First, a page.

October 13, 2012

Go on

Radiation treatment. I finished #14 and have only 7 more to go. After my third week I started to feel tired. My breast looks a little red/purple but it's definitely not as bad as I thought it would be. I try not to think about it too much and just go there everyday as if it's a normal thing. Yeah sure because undressing your upper body in a cold room and getting radiation treatment is a completely normal thing to do when you're 30 years old. Not to mention the waiting room. I haven't seen anybody my age. The youngest are in their 40s, but most are over 60 I think. So it's always a surprise when it's my turn and they call out my name... and I get up instead of my mum or dad.

I have an appointment at the ENT specialist next week. My ears, nose and throat always have been a 'weak spot'. After being diagnosed with breast cancer I don't really trust my instincts any more. Going to the doctor will never be the same. What else are they going to find?! I just want to make sure everything is al right before starting chemo. My oncologist agreed and got me this appointment. 

The last three months I have been reading lots of similar stories to mine. Although most started with a lump. Mine did not. 

I remember exactly. May 2012, sitting on my couch, wearing my favourite Beatles shirt, not wearing a bra. All of a sudden I noticed a dimpling in my right breast. A dimpling is weird. Is it really there? When I was wearing a bra you could barely tell. So what's the first thing you do? You google.

I wasn't alarmed by all the websites I found. I remember reading that most changes found in the breast turn out to be benign (not cancerous).

But.

I did regular self-examinations after that and soon I noticed more changes. Again... no lump. Instead something I would describe as an area of thickening underneath the dimpling. Early July my breast started to hurt sometimes. Time to see a doctor. Who also told me that most changes found in the breast turn out to be not cancerous. But he took my story very serious and made an appointment at the hospital. I was 99% sure it wasn't cancer. After a mammogram, echo and biopsy I was told otherwise.

I just wanted to share and write down my story more detailed than I have before. None of these breast cancer stories are the same. We have to remember that not only the medical facts are different with each person but also the way a person actually deals with everything. I sometimes read stories about people who kept working during radiation treatment and chemo... and it makes me feel bad because I don't. But this is my disease and I have to do whatever will gets me through. I should not feel guilty for taking the time to cope with all of this. I am so focused right now on my treatment I don't want to deal with anything else. I have to set my own boundaries. I will. Even when people aren't always going to understand them.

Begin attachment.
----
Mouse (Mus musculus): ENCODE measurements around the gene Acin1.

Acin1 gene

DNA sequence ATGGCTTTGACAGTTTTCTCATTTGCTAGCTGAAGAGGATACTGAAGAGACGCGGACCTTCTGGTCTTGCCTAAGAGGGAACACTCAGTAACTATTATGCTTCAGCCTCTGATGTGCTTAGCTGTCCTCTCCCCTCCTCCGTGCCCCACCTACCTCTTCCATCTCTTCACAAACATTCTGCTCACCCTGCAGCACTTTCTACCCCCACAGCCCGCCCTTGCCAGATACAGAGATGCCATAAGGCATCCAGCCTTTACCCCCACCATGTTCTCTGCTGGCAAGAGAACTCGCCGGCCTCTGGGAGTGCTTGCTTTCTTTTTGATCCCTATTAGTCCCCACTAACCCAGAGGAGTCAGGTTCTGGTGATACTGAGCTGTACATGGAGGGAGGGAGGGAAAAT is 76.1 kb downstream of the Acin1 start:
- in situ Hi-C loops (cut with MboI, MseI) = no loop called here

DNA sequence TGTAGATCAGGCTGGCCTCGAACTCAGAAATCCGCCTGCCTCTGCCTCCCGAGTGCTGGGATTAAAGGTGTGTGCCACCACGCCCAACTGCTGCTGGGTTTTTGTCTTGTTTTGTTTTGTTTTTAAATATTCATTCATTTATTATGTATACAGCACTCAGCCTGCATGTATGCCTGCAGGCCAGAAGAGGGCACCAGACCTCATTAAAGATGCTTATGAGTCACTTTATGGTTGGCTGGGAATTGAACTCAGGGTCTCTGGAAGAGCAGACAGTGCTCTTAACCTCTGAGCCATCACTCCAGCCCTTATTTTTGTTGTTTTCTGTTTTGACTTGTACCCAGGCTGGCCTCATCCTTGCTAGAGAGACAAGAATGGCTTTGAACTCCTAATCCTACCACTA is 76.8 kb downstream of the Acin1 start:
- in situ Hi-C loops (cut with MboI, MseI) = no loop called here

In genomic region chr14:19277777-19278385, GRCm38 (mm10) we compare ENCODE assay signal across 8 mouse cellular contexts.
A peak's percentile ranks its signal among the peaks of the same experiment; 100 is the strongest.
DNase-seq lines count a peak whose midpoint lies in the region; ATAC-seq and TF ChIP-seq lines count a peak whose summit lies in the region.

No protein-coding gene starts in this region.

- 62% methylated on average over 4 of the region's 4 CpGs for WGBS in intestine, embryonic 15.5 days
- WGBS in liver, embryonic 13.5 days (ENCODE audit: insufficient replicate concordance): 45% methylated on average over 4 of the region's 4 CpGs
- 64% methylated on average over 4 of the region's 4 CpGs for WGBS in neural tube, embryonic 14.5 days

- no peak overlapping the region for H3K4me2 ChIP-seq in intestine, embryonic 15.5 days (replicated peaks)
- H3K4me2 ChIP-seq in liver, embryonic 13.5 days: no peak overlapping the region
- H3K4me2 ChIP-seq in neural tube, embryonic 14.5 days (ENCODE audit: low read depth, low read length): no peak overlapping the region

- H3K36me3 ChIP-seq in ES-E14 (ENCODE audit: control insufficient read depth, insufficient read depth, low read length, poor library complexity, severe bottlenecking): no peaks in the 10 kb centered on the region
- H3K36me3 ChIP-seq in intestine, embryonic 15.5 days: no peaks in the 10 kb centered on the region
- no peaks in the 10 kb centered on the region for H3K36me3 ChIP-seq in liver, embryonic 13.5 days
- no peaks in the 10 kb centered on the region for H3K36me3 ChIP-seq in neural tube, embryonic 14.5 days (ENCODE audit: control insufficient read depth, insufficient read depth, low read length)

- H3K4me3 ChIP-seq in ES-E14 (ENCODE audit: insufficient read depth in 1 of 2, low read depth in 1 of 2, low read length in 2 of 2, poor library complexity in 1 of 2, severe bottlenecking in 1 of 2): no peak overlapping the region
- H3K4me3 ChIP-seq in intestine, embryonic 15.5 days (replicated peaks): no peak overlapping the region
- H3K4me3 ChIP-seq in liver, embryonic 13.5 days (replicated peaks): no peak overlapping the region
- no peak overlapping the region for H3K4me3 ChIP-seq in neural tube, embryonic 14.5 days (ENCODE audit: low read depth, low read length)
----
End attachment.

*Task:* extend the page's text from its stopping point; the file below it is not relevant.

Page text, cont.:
Let's do some highlights:
  • One of my photos was published in a book called 101 Ways by the Impossible Project. The selection presented in the book shows a wide range of ideas what to do with an Impossible photo once ejected by your Polaroid camera. You can buy the book here.    
  • Celebrated World Animal Day with the bunnies and baked them cookies. Also made a donation to the shelter where I got Charlie from. 
  • It's been a while but I laughed so hard I almost peed my pants. My sister never rides her bike.. but when she does, it was raining cats and dogs! So I offered her this lovely plastic purple poncho and she looked hilarious!  
P.S. It's still October Awareness Month. Say NO to "Pinkwashing".

"Pinkwashing"

3 comments:

  1. Don't feel bad about not working at the time. It's, as you said, your body. Your mind. Your way of dealing with this. Similar stories? Maybe. But this is your story, and you are the only one who can judge it. Please try not to be hard on yourself in this.
    XX Jen

    ReplyDelete
    Replies
    1. Thanks hun, definitely my new motto!

      Delete
  2. Ciel good luck with your appointment this week. I will be thinking of you.

    I totally understand the feeling in the waiting room for radiation. I go alone more often then not and often feel strange because so many people look at me wondering why I am there. Why someone so young is wearing the blue gown they put on us for the treatment? The looks from older people make me feel even more sad about this whole experience.

    Congrats on having your photo published in the book! Very cool :)

    Hugs.

    ReplyDelete